California busts NIMBY dreaming

Can YIMBYs beat the regressives, both left and right?

Jeffrey Denny
5 min readAug 27, 2021


Jeffrey Denny

Kudos to California for rejecting the NIMBYism that’s fueled the state’s — and the nation’s — affordable housing crisis that hurts working families, especially people of color, the most.

Golden State legislators have adopted a comprehensive package of housing affordability measures that, among the many bills, would end the long tyranny of exclusionary zoning (aka, modern racial redlining) that is helping to drive the shocking housing prices in California and across the nation.

The big challenge: Can the California legislation survive the inevitable bitter, protracted fights by diehard NIMBYs, both right and left?

NIMBYs represent a powerful grassroots political coalition that unites our divided states — from the White Republican suburbs and gated communities to the upscale White Democratic urban villages, like where I live.

Apologies to my fellow libs, but we’re no better as we’d like to think.

We believe we care more deeply about the poor unhoused and underhoused than the selfish, greedy conservatives.

We care about our college grads who can’t afford housing because they’re burdened with student loans (which should be forgiven).

We believe in government housing subsidies and set-asides for affordable units.

We believe in regulatory intervention where the market fails, like in ensuring every American has a decent roof over their heads and housing opportunities.

We believe every community should welcome shelters and supportive housing for the unhoused, our respectful term for homeless.

And yet many of we enlightened liberals join with our unenlightened conservatives in common cause to “preserve our communities” by fighting change.

My own majority White and wealthy liberal community in historically majority Black Washington, DC, is a ripe example.

We’ve fought many a proposed development that would increase the stock of homes to ease the cost and diversify our communities.

Yet with delicious pretzel logic, some here called the Black mayor’s recent urgent affordable housing plan racist. We were horrified that it would permit a new transit-located apartment building on our beloved commercial strip. We claimed it would only result in more luxury housing (like ours) that keeps Black people out.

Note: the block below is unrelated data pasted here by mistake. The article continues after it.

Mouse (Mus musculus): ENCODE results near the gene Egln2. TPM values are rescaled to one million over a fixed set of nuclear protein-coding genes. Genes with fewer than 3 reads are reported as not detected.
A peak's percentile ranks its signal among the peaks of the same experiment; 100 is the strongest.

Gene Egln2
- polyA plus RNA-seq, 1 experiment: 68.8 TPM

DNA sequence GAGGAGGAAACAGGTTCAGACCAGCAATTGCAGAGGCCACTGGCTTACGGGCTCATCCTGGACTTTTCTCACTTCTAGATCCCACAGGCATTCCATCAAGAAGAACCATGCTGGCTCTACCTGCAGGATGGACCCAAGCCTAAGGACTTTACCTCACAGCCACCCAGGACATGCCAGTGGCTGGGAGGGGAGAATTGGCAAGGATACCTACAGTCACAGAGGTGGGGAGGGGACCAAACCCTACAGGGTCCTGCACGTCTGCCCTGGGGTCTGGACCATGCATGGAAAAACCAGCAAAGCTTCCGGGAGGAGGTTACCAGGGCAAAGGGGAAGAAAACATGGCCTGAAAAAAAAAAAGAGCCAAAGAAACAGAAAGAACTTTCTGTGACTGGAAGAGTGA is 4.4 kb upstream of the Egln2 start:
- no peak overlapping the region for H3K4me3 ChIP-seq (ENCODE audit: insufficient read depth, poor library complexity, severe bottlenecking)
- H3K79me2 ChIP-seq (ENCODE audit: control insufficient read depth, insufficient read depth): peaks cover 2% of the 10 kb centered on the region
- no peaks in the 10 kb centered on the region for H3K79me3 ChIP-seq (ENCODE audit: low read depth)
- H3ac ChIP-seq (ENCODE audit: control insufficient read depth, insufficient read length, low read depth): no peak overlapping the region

Nearby, our fellow wealthy White liberals fought a cross-region light rail line, endorsed by environmentalists and The Washington Post, to ease the region’s traffic crisis, help wage workers get to their jobs, and promote transit-oriented housing.

The gentry was outraged that a mile of the 16-mile line needed to run through their community near their exclusive country club and cherished walking trail.

My liberal community has also skunk-eyed and nitpicked a new public pool and park renovation (the design is terrible and now they’ve delayed it!) and even transitional housing for unhoused women and children.

We’re now — libs v. libs — fighting a school for the hearing impaired against its hope to expand to a nearby abandoned estate.

We also hate the Black mayor’s plan to build a desperately needed new public school at a city park — which we called “our park” — to ease severe overcrowding that put classes in trailers.

The NIMBY battles vary by community and circumstance.

But the tactics are similar, reflecting the old trial lawyer advice:

First, pound the facts

Your facts, that is.

Community planners and housing developers spend countless months and monies studying the needs, feasibility, costs, impacts and tradeoffs of housing plans, anticipating NIMBY pushback.